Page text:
However, current political issues like the democratization of Russian society, characterize a relationship with many open questions.
Russia before the mid 1700s was aloof from Western European politics while Germany was divided into the small states under the nominal leadership of the Holy Roman Emperor.
After the Great Northern War, however, Russia's power spread into the Baltic.
They fought on opposite side during the War of the Austrian Succession (1740-1748), but the war saw both grow in power. Russia defeated Sweden and Prussia defeated her Western enemies. They again were on opposite side during the Seven Year's War and fought the battles of Gross-Jägersdorf and Kay. However when the new Tsar Peter III came to power he signed the Treaty of Saint Petersburg and made peace with Prussia, allowing Prussia's Fredrick the Great to concentrate on other enemies.
Prussia and Russia then cooperated to carve up Poland-Lithuania between them.
Both Russia and Prussia had absolute monarchies that reacted sharply against the French Revolution and were part of the coalition against the new French regime during the French Revolutionary Wars and later the Napoleonic Wars. Prussia was shaken by the Revolutions of 1848 but was able to withstand the revolutionaries' call to war against Russia. Prussia did go to war with Denmark, however and was only stopped by British and Russian pressure.
Earlier on it seemed as if the two great empires would be strong allies, and formed the League of the Three Emperors with Austria to control Central and Eastern Europe, maintain peace, and support reactionary policies. However Prussian minister-president Leo von Caprivi failed to renew the agreement and instead created the German-Austrial alliance in 1879. Germany feared Russia's rapid industrialization and Russia feared Germany's already established industrial power. Russia and Germany were now enemies.
The ultimate result of this was the bloody Eastern Front during the Great War which saw both countries bleed the other dry. Russia succumbed first and fell to the Russian Revolutions. Germany was partially responsible by helping Lenin to return to Russia.
After the peace treaties that ended the Great War, the newly created states of the Weimar Republic and the Soviet Union both found themselves outcasts in the international system and gravitated toward each other. The rise of Hitler and the creation of the Nazi state with its virulent anti-Slav and anti-Communist rhetoric strained relations. However the two totalitarian states were able to agree to invade and repartition Poland and the Baltics. Relations were tense but Soviet dictator Stalin did not expect Hitler to invade in the Soviet Union in 1941.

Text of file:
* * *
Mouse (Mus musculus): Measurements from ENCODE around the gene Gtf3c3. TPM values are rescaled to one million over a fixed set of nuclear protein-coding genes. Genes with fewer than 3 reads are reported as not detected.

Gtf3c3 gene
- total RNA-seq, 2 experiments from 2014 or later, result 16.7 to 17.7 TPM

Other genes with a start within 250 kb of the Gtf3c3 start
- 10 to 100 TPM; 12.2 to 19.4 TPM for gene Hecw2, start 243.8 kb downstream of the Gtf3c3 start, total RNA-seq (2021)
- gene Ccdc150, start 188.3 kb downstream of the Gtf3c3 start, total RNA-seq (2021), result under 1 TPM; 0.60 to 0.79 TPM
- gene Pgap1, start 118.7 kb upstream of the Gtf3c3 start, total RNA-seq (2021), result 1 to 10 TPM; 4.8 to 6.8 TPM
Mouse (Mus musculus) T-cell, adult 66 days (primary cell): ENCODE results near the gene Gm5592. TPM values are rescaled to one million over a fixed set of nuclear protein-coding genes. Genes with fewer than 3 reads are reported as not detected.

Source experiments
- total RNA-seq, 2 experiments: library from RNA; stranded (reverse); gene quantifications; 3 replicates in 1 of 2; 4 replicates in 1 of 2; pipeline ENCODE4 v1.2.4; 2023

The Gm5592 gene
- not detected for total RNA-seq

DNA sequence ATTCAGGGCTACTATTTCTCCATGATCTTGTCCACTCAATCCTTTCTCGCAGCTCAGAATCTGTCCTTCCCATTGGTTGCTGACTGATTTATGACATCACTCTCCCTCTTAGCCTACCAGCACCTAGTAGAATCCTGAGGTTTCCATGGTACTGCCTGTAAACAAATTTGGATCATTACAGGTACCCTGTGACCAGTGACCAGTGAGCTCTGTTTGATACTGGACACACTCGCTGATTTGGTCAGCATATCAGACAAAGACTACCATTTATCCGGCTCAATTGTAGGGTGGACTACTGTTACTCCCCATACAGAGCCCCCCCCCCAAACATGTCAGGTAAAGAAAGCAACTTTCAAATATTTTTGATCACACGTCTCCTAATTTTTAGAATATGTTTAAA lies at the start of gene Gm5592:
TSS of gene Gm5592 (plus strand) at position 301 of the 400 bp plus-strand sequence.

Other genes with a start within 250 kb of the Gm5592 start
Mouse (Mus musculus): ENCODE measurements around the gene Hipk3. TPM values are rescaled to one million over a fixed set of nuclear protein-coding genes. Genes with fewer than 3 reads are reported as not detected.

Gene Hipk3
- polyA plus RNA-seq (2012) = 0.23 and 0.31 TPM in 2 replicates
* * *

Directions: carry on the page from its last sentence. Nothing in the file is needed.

The result was the horrendous ideological and race war on the Eastern Front during the Second World War (called the Great Patriotic War in the Soviet Union). This was probably the bloodiest conflict in human history.
The creation of West Germany and East Germany complicated relations. West Germany initially tried to claim that it was the only German state and the East was illegitimate and under the Hallstein Doctrine refused to have relation with any socialist state except the Soviet Union itself. This policy eventually gave way to Ostpolitik, an under which West Germany recognized the East.
Eventually the Soviet Union gave up on trying to support the unpopular East German government. After the Revolutions of 1989 and the Fall of the Berlin Wall, Germany was allowed to reunite. Soon after, the Soviet Union was broken apart.
Relations between the two nations since the fall of communism have been generally good but not always without tension. German chancellor Gerhard Schröder placed high value on relations with Russia and worked for the completion of the Nordsteam gas pipeline between them. His successor Angela Merkel has been more critical and clashed with Russian president Vladimir Putin over human rights and other issues.
Germany's and Russia's economic strengths and interests complement each other which make a cooperation between the two countries very logical. However political disparities eventually overshadow an even closer relation.